It depends on the musician.  At the time I was still a bit of a fan of Billy's, and had been a fan of the Smashing Pumpkins since I was a teenager, so I definitely was up for doing something there.  Then again, even for more unkown guitarists I have been known to put together custom conglomerations of my fuzz circuits if people ask nicely and I have the resources. :)  I definitely enjoy custom work.  Unfortunately there's a lot of time and money in this biz that needs to be focused on the day to day normal stuff to keep things going.  I think that's one of the reasons I want to move towards more projects involving the Console that Ken and I are working on, because it'll grant more freedom to do more weird things without those projects sinking their teeth into the bottom line.

I like to tweak and combine existing effect circuits. Do you design, prototype and troubleshoot your circuits from scratch, or do you utilize existing designs and then work to elaborate upon those to get the desired effect?
In the beginning my circuits were experiments that came from the pure ether.  I was just trying to squeeze all I could out of misc. transistor combinations, but eventually I did move towards borrowing and tweaking from other designs. :)

There are many effects/synth kit manufacturers which have designed their projects to be open-source. What are your views on open source?

I love open source.  It's the future, whether big business and copyright holding interests want it to happen, it's going to happen.  Beyond its inevitability, I truly believe the more information is available to the masses the quicker humanity, art, and technology will evolve, and I want my god damned robot body sooner than later.  So, I know giving up my fuzz secrets isn't going to exactly lead to a cyborg civilization, but I aim to do what I can to make sure people have free access to the projects I work on, and then some.

Any upcoming pedals or projects that we can hope to see coming from Devi Ever in the near future?

The Console is the main big project I am working on right now.  We already had a successful Kickstarter and are now trudging through the slow process of getting the final manufacturing specs sussed out so we can get into production!

I know are also a musician yourself. How and when was the band formed?

Haha. I'm not in a band. I mean - I am a musician, I do write and perform songs, but no band for this girl.  I've never had luck with bands.  It's funny.  It seems that every band I've been in up until this point has been a slow evolution to me realizing I just want to do things on my terms... so I guess you can say I've finally gone solo.  Though, the project I'm currently working on his a concept album / performance piece that involves the love of my life Charlotte, that we are tentatively entitling “Stars and Stripes”, though it's still my project more than anything else.  We're going to be playing post apocalyptic prophets sent back in time to warn the world of it's destruction. :)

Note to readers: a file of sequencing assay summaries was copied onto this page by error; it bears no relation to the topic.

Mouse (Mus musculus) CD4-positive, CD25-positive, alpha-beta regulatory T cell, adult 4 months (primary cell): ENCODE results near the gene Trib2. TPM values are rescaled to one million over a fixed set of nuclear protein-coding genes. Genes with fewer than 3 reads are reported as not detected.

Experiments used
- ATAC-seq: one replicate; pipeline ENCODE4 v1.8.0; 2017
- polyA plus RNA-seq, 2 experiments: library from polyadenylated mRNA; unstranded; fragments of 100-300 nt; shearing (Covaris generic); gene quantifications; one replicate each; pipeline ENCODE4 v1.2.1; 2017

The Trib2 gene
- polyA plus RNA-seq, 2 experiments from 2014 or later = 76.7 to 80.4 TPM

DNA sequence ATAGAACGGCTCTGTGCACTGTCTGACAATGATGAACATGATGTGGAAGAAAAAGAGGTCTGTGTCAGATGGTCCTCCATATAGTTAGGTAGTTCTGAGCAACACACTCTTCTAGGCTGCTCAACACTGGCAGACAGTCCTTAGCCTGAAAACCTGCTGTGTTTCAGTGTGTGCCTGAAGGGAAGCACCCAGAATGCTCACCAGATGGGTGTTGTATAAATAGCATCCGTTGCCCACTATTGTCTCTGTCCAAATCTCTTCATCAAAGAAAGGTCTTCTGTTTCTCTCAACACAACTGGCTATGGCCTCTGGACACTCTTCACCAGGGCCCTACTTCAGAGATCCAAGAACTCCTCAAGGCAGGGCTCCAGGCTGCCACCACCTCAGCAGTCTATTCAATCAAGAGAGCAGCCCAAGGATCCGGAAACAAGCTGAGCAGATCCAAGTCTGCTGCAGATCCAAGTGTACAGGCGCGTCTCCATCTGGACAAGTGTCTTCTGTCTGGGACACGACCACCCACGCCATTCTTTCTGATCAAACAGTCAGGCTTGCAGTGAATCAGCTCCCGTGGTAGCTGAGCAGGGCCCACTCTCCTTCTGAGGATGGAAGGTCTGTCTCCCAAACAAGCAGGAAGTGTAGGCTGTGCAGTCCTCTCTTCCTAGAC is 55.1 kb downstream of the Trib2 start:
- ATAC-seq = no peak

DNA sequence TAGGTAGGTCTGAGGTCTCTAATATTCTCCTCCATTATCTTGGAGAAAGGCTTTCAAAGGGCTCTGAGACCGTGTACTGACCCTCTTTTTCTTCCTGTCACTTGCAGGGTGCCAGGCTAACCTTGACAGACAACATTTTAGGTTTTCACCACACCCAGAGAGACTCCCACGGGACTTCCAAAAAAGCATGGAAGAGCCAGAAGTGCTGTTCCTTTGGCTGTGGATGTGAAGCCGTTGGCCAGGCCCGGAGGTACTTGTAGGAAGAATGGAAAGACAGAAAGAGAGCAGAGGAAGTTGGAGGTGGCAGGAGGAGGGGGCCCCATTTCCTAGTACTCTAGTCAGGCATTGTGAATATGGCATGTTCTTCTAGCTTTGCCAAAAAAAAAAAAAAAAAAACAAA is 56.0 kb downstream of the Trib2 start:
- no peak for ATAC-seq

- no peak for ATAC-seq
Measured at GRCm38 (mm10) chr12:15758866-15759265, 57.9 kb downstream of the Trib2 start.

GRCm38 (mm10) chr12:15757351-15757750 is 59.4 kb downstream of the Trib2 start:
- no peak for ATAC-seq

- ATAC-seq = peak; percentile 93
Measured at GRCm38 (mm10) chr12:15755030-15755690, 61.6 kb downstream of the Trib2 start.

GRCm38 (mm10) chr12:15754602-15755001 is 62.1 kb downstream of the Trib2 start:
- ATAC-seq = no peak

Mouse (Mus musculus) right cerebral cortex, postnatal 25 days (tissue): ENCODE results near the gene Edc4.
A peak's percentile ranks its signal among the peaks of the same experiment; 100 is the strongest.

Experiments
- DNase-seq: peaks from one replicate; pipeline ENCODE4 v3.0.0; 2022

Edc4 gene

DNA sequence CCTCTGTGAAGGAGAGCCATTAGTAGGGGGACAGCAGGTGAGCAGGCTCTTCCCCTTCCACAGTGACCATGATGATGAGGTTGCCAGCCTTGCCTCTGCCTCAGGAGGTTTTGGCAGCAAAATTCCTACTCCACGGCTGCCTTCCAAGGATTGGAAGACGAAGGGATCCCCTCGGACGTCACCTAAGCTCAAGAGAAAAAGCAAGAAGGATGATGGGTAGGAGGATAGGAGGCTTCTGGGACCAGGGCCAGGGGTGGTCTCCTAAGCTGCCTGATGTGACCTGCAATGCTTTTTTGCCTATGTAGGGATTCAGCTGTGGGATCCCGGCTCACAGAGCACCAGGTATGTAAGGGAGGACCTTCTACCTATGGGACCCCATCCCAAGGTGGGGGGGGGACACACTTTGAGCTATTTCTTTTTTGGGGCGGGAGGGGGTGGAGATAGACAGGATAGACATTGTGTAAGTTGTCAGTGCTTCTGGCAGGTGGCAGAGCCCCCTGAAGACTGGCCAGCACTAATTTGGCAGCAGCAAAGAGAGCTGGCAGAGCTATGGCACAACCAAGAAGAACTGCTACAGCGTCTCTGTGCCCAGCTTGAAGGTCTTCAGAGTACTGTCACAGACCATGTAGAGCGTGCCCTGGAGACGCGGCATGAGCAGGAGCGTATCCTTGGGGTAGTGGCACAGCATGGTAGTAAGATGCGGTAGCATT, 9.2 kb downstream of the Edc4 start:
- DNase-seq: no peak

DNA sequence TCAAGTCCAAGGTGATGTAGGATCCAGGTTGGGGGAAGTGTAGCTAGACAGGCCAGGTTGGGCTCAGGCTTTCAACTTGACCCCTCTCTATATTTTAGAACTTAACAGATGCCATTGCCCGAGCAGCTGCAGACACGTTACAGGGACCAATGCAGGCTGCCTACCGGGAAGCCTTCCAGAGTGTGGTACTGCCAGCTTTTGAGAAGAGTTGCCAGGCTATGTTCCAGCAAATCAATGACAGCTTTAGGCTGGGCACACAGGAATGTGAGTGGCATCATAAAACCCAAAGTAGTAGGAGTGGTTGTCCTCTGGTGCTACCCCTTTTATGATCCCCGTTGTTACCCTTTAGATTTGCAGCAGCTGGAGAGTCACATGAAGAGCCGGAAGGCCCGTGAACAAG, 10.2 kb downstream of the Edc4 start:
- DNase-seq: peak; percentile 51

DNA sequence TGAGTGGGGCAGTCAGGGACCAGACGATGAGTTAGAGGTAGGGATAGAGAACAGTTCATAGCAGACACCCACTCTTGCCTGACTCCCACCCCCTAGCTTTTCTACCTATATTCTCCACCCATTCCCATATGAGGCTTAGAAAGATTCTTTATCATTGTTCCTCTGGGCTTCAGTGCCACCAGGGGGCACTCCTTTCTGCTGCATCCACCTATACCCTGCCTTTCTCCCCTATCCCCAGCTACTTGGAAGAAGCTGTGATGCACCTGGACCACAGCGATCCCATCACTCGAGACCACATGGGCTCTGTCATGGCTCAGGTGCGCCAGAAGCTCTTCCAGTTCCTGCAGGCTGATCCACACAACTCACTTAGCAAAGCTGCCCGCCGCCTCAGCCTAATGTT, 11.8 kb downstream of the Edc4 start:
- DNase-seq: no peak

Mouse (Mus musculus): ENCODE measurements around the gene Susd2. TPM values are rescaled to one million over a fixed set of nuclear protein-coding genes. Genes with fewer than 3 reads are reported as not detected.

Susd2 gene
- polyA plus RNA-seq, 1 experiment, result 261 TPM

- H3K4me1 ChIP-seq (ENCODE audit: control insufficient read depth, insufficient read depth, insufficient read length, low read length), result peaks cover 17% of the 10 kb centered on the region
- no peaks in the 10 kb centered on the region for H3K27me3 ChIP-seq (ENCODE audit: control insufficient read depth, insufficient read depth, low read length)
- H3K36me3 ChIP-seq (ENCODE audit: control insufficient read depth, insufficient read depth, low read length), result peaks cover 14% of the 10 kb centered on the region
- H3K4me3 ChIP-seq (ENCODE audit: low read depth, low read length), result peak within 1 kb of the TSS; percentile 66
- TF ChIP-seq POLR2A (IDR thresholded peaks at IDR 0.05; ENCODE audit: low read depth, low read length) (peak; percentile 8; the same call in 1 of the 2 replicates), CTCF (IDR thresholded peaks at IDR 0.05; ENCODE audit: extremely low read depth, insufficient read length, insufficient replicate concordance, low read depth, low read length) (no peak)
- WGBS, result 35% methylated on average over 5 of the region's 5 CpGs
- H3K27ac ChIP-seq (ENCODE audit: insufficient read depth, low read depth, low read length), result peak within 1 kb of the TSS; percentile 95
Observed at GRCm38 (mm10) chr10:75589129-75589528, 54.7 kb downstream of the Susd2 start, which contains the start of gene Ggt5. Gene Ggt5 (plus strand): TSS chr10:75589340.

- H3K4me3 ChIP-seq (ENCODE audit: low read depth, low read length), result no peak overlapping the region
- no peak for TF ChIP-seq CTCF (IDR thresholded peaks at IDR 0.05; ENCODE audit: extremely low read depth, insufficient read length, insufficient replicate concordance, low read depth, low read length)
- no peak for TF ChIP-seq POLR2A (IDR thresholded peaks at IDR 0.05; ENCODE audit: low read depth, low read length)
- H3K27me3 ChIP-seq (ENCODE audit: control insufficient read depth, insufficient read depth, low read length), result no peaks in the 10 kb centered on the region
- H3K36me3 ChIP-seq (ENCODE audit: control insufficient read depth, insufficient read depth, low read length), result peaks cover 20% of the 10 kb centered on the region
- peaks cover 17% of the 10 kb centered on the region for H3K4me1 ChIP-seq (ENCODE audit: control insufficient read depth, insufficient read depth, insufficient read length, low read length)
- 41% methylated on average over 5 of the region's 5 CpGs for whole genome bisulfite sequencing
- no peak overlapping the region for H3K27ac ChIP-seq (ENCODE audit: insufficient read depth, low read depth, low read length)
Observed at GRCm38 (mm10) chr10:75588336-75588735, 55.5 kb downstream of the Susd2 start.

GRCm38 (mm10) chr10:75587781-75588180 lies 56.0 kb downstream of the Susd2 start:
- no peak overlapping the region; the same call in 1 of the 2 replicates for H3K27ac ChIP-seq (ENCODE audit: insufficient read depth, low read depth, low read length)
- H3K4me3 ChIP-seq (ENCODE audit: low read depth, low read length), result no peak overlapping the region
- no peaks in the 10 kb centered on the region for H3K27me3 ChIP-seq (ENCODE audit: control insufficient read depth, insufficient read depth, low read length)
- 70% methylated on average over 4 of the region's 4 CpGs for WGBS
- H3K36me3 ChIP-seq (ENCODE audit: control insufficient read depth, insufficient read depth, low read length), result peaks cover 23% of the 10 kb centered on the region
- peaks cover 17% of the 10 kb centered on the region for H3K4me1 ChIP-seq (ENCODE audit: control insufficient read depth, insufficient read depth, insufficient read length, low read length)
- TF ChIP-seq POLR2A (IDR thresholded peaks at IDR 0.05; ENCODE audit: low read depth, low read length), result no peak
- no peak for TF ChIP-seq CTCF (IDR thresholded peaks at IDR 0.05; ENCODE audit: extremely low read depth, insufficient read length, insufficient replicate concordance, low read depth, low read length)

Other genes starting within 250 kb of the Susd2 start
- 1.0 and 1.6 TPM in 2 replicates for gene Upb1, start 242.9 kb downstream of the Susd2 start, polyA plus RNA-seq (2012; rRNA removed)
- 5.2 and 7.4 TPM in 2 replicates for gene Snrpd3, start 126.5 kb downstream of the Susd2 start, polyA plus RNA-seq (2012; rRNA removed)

Can you tell us what the band has been working on and what you've got forthcoming in the near future (new releases, tour, etc.)?

I actually just released my first official physical EP on compact disc called FUCK IS A FOUR LETTER WORD which people can download for free and buy the CD here :

What do you think of modern shoegaze/dream pop/psychedelia artists, any favorites? Are you influenced as a musician at all by these genres, now or in the past?

True story: I don't listen to a lot of new music.  I think the newest band I've heard that I can remember their name is SONOIO, and I fucking love them.  It's hard for me to get into new music, and when I say new music, I mean music I haven't heard before.  I have a weird head space about music.  I fucking LOVE all music, but it takes a real special band to reach me at a real special moment in life for things to click and to really have their music enter into heavy rotation when I do listen to music.  The last two bands that really hit me hard like that were The Dresden Dolls and The Distillers, and both of those bands have definitely had a huge influence on me.  As far as general genres go, there is definitely something about the weird 80's / 90's synth rock hybrid thing that has been going on for a while now that I am really digging.  I think SONOIO is a great example of that, and is something I definitely want to emulate but with more emphasis on the dirtier more organic part of 90's industrial and alternative rock.  That's some place I'd like to head with Stars and Stripes, and something you can hear a little bit of on the electronic songs of FUCK IS A FOUR LETTER WORD.